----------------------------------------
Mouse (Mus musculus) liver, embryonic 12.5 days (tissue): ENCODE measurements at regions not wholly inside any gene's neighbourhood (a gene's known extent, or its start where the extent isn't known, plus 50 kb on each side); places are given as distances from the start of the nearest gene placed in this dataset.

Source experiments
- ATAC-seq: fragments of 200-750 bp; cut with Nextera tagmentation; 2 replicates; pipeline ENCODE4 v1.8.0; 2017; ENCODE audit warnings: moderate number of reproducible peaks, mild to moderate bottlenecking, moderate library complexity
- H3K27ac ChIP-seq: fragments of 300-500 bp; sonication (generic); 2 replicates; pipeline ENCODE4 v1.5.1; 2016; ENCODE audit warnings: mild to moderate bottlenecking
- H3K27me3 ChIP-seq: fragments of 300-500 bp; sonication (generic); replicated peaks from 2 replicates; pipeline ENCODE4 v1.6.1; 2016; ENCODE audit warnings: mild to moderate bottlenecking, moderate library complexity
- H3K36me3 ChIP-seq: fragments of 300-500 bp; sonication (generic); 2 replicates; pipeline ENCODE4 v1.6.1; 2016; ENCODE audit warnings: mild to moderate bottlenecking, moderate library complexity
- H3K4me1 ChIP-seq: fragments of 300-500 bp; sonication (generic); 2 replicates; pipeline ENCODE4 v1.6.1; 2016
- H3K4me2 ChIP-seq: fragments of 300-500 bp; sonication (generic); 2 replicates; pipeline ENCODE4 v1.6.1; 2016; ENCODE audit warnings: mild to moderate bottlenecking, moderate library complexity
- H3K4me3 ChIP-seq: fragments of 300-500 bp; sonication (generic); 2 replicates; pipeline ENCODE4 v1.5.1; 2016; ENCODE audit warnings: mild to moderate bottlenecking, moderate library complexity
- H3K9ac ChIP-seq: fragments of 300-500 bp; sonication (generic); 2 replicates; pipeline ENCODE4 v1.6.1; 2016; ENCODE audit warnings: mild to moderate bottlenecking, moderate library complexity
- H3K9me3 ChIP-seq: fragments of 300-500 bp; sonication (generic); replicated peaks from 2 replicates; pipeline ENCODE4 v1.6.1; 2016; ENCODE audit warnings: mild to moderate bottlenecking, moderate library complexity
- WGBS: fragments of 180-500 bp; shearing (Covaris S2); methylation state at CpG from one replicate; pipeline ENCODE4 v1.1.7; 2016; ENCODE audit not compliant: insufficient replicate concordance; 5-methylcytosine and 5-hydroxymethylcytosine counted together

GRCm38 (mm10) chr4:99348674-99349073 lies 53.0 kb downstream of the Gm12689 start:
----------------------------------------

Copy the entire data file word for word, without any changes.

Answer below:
Mouse (Mus musculus) liver, embryonic 12.5 days (tissue): ENCODE measurements at regions not wholly inside any gene's neighbourhood (a gene's known extent, or its start where the extent isn't known, plus 50 kb on each side); places are given as distances from the start of the nearest gene placed in this dataset.

Source experiments
- ATAC-seq: fragments of 200-750 bp; cut with Nextera tagmentation; 2 replicates; pipeline ENCODE4 v1.8.0; 2017; ENCODE audit warnings: moderate number of reproducible peaks, mild to moderate bottlenecking, moderate library complexity
- H3K27ac ChIP-seq: fragments of 300-500 bp; sonication (generic); 2 replicates; pipeline ENCODE4 v1.5.1; 2016; ENCODE audit warnings: mild to moderate bottlenecking
- H3K27me3 ChIP-seq: fragments of 300-500 bp; sonication (generic); replicated peaks from 2 replicates; pipeline ENCODE4 v1.6.1; 2016; ENCODE audit warnings: mild to moderate bottlenecking, moderate library complexity
- H3K36me3 ChIP-seq: fragments of 300-500 bp; sonication (generic); 2 replicates; pipeline ENCODE4 v1.6.1; 2016; ENCODE audit warnings: mild to moderate bottlenecking, moderate library complexity
- H3K4me1 ChIP-seq: fragments of 300-500 bp; sonication (generic); 2 replicates; pipeline ENCODE4 v1.6.1; 2016
- H3K4me2 ChIP-seq: fragments of 300-500 bp; sonication (generic); 2 replicates; pipeline ENCODE4 v1.6.1; 2016; ENCODE audit warnings: mild to moderate bottlenecking, moderate library complexity
- H3K4me3 ChIP-seq: fragments of 300-500 bp; sonication (generic); 2 replicates; pipeline ENCODE4 v1.5.1; 2016; ENCODE audit warnings: mild to moderate bottlenecking, moderate library complexity
- H3K9ac ChIP-seq: fragments of 300-500 bp; sonication (generic); 2 replicates; pipeline ENCODE4 v1.6.1; 2016; ENCODE audit warnings: mild to moderate bottlenecking, moderate library complexity
- H3K9me3 ChIP-seq: fragments of 300-500 bp; sonication (generic); replicated peaks from 2 replicates; pipeline ENCODE4 v1.6.1; 2016; ENCODE audit warnings: mild to moderate bottlenecking, moderate library complexity
- WGBS: fragments of 180-500 bp; shearing (Covaris S2); methylation state at CpG from one replicate; pipeline ENCODE4 v1.1.7; 2016; ENCODE audit not compliant: insufficient replicate concordance; 5-methylcytosine and 5-hydroxymethylcytosine counted together

GRCm38 (mm10) chr4:99348674-99349073 lies 53.0 kb downstream of the Gm12689 start: